Sunday, 16 February 2014

Guest Blog: Emma Oughtibridge

Incised Lines - Crossing Boundaries

These are my husband's incised marks held within his plaster moulds, as a by-product of his hand-building. These free flowing geometric shapes inspire me to create a painting as simple, and stunning as the marks inside this shell. I love the matt texture of the plaster and the precise dark lines of the incisions on the soft internal husk of the moulds. I am fascinated by Ben Nicholson's work, and relate to it's correlation to the sculptural process. I can see a direct link here, maybe to his influences. 

I have instinctively been adding symbols, marks, lines and scratches to my abstract works, but never saw the link to other media until recently.

Going to visit The Hepworth gallery in Wakefield has definitely given me fresh insight, especially seeing the maquettes and plaster work of Barbara Hepworth.

I now have a carving knife in my repertoire of texturing tools, mainly because I have been producing abstracts in clay. It just happened to be lying around today in my studio, and so I picked it up, by accident, and started to carve into the dry paint. I was pleased with the controlled, deep and sharp lines created.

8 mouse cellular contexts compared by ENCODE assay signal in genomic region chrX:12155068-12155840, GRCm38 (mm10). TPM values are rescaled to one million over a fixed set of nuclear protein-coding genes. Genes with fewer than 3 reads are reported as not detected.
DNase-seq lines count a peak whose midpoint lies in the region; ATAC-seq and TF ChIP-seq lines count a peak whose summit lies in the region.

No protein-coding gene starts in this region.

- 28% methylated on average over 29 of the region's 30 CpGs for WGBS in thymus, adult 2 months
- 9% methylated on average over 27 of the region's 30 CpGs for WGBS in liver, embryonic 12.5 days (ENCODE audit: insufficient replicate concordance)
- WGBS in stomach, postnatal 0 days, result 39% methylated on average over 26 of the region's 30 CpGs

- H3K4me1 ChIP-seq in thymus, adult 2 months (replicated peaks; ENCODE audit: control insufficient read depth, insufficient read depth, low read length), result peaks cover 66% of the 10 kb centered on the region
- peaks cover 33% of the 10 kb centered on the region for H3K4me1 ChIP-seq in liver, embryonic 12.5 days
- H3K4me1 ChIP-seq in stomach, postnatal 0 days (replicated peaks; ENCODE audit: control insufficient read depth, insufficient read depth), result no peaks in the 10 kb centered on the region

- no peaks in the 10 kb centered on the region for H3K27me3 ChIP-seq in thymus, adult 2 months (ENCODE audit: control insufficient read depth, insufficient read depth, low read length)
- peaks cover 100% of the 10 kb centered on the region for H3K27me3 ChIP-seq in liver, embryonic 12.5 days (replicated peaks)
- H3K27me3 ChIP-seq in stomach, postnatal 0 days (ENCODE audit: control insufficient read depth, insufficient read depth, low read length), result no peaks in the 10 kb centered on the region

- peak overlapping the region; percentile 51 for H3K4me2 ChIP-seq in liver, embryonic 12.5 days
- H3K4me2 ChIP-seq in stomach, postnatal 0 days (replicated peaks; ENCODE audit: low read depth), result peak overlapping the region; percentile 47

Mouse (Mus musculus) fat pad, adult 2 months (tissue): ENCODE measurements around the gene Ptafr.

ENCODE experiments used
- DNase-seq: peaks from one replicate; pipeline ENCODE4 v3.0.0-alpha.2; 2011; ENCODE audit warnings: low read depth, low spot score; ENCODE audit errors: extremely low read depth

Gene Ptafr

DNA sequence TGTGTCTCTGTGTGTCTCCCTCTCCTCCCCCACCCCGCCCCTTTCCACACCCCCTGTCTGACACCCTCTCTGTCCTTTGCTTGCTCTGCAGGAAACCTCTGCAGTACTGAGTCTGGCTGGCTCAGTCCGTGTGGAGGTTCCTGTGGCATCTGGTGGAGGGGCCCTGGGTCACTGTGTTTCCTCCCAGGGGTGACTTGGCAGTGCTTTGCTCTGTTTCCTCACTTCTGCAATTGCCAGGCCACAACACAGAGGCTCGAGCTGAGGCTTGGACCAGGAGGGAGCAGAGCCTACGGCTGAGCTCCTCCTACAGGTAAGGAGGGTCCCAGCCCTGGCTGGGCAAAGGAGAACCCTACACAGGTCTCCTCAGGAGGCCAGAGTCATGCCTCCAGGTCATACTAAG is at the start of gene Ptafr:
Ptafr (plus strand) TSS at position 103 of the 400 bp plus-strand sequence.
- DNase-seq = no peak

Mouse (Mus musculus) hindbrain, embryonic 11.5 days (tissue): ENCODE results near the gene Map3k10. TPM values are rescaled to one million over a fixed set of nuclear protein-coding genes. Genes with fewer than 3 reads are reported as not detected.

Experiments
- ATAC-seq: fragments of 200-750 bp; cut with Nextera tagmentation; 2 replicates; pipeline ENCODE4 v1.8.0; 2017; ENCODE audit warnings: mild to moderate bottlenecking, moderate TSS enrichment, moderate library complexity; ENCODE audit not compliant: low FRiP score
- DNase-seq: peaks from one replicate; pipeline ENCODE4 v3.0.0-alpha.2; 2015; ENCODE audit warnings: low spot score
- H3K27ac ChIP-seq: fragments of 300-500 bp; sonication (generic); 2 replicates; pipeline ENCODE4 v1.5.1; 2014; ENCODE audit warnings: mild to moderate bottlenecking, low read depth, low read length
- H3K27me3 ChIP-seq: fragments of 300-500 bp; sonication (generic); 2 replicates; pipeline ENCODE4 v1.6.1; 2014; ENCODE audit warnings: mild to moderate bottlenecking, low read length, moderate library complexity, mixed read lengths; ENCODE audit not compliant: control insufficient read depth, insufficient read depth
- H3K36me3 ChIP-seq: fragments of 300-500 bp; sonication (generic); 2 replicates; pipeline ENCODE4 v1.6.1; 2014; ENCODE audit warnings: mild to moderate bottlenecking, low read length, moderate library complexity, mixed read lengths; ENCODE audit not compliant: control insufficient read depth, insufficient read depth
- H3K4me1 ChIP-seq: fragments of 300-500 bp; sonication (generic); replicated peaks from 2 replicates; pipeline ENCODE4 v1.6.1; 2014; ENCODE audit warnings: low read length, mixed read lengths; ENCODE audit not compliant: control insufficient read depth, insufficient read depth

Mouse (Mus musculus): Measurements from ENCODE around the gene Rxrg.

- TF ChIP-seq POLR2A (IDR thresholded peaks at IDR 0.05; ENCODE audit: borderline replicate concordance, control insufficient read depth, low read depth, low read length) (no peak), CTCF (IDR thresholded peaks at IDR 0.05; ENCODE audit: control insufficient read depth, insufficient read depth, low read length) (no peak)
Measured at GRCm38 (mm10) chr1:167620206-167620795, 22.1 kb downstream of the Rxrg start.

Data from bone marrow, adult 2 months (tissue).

My ceramicist husband, James Oughtibridge, has begun to introduce surface texture to his own work. Just as in painting, it will add depth to the surface and engage the viewer on a deeper level with the piece itself; tactile qualities being equally important for both of us.

They add something instinctively familiar, but ancient and primitive too, a human connection of what went before perhaps. They also connect the object with what it is made from; telling a story about the making.

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